Looking to improve your diet? We could all improve our diet at least a little. But doing so can leave you not knowing where to start. Here are some easy ways to get you going on a healthier path.
Sticking to a healthy diet can be difficult at the best of times, but particularly so when life gets busy and stressful. Dr Michael Mosley, the man behind the 5:2 diet, shares some easy tips to help you improve your diet.
Tips to Improve Your Diet
Follow a Mediterranean diet (and lifestyle)
“There was a huge 5,000-person randomized control trial done a few years ago in Spain, and participants either went on a Mediterranean or low-fat diet – they had to stop the trial early because those on the Mediterranean diet were doing so much better,” Dr Mosley says. “They were 30 per cent less likely to have a heart attack and half as likely to develop type two diabetes, plus they also had a much lower risk of cognitive decline.”
The basic components of the diet include oily fish, which contains three fatty acids that are good for your brain and heart; olive oil, which tastes good and contains oleic acid, which is anti-inflammatory; and oily nuts, like almonds and pecans, which are full of fiber and good fats. “They’re a great snack, but also really good for the heart,” says Dr Mosley. “Then obviously there’s fruit and vegetables, but the combination of nuts and olive oil is particularly beneficial.”
Eat around the kitchen table
Dr Mosley laments the fact that a relatively large portion of the population doesn’t have a kitchen table – which can often mean that the social aspect of eating gets lost. “Socializing is a good thing – enjoy your food, sit around the table and natter. These are huge parts of a healthy diet and help you to savor your food and eat slower, increasing satiety.” Big, communal meals around the table are also typical of the Mediterranean lifestyle.
Count calories – but only if you need to lose weight
There has been a move towards shunning calorie counting or restriction in favor of simply eating a healthy, balanced diet, but Dr Mosley’s app does the calorie count of each meal. Why? “If you’re already pretty healthy, or a child, then I would thoroughly recommend ignoring calorie count [and instead concentrate on eating whole foods] and that’s exactly the direction I think people should go in,” he says. “However, if you have type two diabetes or hypertension, for example, then simply switching to a healthier diet isn’t going to make much difference.”
He references a Newcastle University randomized control trial, where people with type two diabetes were either allocated a healthy diet or told to stick to a specific calorie count. The people who went on the healthy diet lost a little bit of weight, but didn’t reverse their diabetes and became sicker over time, whereas those who did the calorie counting enjoyed rapid weight loss and were much healthier long term. “It depends on what your goal is – we have different options on the app, so you can also do a plan without any calorie counting at all.”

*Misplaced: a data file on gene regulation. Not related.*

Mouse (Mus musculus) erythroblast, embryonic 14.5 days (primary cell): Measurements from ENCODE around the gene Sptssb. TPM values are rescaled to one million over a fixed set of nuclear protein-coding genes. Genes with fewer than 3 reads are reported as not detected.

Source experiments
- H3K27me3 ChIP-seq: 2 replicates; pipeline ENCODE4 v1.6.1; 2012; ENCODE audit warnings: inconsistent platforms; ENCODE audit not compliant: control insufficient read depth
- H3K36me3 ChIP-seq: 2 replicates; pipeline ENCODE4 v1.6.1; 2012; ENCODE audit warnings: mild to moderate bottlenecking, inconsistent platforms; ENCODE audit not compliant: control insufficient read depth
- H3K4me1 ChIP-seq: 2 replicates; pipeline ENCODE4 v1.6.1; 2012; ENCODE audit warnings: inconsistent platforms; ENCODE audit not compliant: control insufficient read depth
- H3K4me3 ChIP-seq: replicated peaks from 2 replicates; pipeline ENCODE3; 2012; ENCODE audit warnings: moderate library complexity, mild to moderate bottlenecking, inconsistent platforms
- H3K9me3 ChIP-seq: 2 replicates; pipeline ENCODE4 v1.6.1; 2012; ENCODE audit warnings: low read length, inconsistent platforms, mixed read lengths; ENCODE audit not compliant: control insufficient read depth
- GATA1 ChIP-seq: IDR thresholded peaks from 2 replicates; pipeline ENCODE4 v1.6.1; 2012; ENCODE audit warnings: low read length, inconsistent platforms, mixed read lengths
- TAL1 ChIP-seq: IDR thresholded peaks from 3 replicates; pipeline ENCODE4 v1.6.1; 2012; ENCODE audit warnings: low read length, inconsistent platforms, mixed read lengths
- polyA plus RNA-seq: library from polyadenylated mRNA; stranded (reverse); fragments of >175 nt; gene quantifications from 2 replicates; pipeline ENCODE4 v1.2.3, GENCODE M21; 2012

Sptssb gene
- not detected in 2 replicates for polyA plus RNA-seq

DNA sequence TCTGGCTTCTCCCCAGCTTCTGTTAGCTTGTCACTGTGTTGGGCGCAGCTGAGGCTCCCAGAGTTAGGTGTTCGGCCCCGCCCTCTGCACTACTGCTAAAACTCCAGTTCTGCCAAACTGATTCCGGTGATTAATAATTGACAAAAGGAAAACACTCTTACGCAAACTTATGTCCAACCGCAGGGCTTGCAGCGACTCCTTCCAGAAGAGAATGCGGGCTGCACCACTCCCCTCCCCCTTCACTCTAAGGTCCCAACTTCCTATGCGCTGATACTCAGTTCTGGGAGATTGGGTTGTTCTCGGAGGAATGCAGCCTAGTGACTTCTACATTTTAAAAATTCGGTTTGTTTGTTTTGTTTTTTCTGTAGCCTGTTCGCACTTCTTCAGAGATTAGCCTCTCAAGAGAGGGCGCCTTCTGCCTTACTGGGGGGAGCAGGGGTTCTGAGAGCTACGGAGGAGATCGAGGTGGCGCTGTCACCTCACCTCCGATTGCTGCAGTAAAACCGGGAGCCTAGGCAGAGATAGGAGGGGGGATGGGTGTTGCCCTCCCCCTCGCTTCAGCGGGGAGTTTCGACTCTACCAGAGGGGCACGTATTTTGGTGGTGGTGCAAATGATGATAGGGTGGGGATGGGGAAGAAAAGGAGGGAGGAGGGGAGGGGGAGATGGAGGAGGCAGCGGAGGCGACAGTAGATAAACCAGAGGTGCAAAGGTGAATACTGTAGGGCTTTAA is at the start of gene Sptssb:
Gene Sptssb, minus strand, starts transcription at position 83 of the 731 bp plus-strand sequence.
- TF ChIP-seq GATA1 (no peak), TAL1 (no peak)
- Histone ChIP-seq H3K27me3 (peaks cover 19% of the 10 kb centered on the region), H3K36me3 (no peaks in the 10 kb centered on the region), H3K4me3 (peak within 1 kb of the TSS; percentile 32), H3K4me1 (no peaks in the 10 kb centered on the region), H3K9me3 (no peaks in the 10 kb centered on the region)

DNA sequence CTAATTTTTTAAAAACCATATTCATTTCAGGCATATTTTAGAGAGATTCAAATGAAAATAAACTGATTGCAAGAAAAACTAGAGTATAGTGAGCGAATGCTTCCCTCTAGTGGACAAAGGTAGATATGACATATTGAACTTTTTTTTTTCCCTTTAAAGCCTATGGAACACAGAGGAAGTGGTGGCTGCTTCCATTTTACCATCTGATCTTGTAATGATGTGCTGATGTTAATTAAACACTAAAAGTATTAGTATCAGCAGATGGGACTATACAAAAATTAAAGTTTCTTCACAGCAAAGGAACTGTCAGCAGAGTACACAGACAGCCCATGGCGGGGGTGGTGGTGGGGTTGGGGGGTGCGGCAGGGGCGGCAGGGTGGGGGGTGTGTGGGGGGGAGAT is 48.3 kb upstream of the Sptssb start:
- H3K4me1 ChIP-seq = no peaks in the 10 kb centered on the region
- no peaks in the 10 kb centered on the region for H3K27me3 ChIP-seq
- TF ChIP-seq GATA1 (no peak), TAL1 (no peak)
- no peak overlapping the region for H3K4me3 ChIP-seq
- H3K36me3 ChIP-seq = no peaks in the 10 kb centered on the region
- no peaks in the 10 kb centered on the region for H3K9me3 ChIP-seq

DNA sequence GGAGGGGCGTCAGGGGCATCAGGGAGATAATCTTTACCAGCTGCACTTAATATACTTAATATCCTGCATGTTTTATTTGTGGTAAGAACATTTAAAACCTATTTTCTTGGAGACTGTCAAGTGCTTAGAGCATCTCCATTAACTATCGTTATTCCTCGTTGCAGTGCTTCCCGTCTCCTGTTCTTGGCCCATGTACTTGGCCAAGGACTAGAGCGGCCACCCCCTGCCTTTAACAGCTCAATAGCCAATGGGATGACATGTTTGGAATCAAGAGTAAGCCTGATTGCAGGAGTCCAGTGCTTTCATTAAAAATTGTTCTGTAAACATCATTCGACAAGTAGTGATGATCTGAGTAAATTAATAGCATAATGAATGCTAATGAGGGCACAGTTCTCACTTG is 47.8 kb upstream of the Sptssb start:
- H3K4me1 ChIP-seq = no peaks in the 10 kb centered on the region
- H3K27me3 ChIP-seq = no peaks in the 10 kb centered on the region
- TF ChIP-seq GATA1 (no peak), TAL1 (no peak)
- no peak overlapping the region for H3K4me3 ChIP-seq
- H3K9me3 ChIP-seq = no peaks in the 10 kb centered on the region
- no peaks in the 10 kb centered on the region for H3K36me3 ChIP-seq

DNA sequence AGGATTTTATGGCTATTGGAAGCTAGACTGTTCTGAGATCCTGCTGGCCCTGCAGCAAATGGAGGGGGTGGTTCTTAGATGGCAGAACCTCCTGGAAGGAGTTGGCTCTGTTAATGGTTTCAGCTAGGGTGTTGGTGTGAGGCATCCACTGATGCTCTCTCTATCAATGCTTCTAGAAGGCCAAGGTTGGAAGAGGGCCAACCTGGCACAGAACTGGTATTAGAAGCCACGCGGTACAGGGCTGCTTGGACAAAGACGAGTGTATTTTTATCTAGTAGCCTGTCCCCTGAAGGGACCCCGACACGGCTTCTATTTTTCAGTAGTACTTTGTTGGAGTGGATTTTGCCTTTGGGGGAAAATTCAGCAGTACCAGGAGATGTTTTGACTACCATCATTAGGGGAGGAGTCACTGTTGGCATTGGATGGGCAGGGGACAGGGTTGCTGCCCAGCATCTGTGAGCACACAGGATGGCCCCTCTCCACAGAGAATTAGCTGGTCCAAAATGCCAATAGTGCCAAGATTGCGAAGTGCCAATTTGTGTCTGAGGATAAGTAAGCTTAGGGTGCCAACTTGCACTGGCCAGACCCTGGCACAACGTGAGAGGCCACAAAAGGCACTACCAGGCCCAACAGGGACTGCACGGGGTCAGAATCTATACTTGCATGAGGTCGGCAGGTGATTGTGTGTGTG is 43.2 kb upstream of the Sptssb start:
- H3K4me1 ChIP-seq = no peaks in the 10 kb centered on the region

Familiarize yourself with healthy recipes
It’s all very well saying you’re going to eat healthily, but if you don’t have any recipes in your back pocket, the likelihood is you won’t do as you hope. “I recommend finding some healthy recipes and committing them to memory, as well as removing any junk food from your cupboards. Chocolate biscuits are no match for most of our willpower.”
Fill a third of your plate with vegetables
“Try to fill about a third of your plate with non-starchy vegetables – greens in any form are really good, but there are so many health benefits in broccoli. In our recipes, we say not to count greens as calories. Instead, pile your plate with them.” Other good green, non-starchy vegetables include spinach, lettuce, watercress, sugar snap peas, asparagus, cabbage and celery.
Drink a large glass of water with every meal
“I have a seven-a-day rule, which is to try and go to the loo seven times a day to pass urine – if you drink lots of water, then you’ll cut some of your cravings and feel hydrated. This rule means you don’t have to worry about whether you’re drinking one or two liters, either.”
Up your protein intake
Aim to eat at least 20 grams of protein at every meal. “Start your day with a savory breakfast – think eggs, omelets or tofu – something like that,” recommends Dr Mosley. “I think the national recommendations for protein consumption – 45 and 60 grams for women and men respectively – are too low, particularly for women who have gone through the menopause, when they do not absorb or process protein as effectively as they did before. There is now quite a lot of evidence that one of the drivers of weight gain after menopause is a lack of protein in the diet, because most women continue eating as they did before it.”
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